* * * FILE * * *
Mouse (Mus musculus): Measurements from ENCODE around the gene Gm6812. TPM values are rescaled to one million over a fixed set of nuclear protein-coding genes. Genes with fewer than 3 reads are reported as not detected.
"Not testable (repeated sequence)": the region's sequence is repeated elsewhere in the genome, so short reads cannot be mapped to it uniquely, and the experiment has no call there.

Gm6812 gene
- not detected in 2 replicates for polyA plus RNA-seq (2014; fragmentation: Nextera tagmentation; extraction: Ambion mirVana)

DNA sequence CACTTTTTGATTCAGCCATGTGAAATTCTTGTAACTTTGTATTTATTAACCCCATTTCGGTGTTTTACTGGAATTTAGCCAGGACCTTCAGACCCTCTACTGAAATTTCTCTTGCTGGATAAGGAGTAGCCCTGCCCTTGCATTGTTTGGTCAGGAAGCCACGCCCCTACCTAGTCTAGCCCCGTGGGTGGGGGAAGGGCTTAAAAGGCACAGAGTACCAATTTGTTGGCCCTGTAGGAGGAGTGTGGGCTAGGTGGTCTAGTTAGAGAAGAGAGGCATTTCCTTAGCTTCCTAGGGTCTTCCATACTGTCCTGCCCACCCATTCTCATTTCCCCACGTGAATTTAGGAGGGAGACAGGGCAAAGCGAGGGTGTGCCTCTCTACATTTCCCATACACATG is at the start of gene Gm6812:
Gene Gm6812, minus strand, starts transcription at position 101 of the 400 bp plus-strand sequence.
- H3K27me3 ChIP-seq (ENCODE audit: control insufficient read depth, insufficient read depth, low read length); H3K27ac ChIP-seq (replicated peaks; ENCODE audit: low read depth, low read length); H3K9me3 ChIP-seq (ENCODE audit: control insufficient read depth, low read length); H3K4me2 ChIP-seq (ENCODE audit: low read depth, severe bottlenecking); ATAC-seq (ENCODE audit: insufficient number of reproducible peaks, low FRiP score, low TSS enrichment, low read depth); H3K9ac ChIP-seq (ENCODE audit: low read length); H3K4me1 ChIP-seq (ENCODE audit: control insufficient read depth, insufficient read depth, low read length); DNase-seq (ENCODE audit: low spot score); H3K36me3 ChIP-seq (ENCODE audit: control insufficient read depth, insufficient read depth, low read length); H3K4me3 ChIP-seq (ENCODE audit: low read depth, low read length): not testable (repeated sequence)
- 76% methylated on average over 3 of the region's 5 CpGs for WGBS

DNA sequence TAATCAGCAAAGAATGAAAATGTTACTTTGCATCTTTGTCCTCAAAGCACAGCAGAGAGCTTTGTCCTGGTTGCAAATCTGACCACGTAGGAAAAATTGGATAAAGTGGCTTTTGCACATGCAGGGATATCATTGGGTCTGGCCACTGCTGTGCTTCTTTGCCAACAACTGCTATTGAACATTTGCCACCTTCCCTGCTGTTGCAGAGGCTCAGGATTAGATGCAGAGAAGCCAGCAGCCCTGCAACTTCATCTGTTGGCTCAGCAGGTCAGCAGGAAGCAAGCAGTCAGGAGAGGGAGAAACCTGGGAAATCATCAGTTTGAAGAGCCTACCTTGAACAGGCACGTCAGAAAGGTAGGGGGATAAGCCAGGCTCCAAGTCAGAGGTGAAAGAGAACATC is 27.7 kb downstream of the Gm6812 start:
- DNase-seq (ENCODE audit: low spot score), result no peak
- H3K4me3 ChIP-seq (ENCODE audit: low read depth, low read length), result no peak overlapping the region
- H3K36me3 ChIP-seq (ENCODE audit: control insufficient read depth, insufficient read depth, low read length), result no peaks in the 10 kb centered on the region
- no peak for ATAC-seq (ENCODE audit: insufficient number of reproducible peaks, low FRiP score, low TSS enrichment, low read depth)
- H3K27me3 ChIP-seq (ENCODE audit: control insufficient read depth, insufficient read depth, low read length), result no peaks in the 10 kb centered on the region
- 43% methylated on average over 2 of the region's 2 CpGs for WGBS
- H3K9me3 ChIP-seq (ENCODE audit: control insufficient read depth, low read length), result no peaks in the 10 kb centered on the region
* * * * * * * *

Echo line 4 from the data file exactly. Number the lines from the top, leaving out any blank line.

- not detected in 2 replicates for polyA plus RNA-seq (2014; fragmentation: Nextera tagmentation; extraction: Ambion mirVana)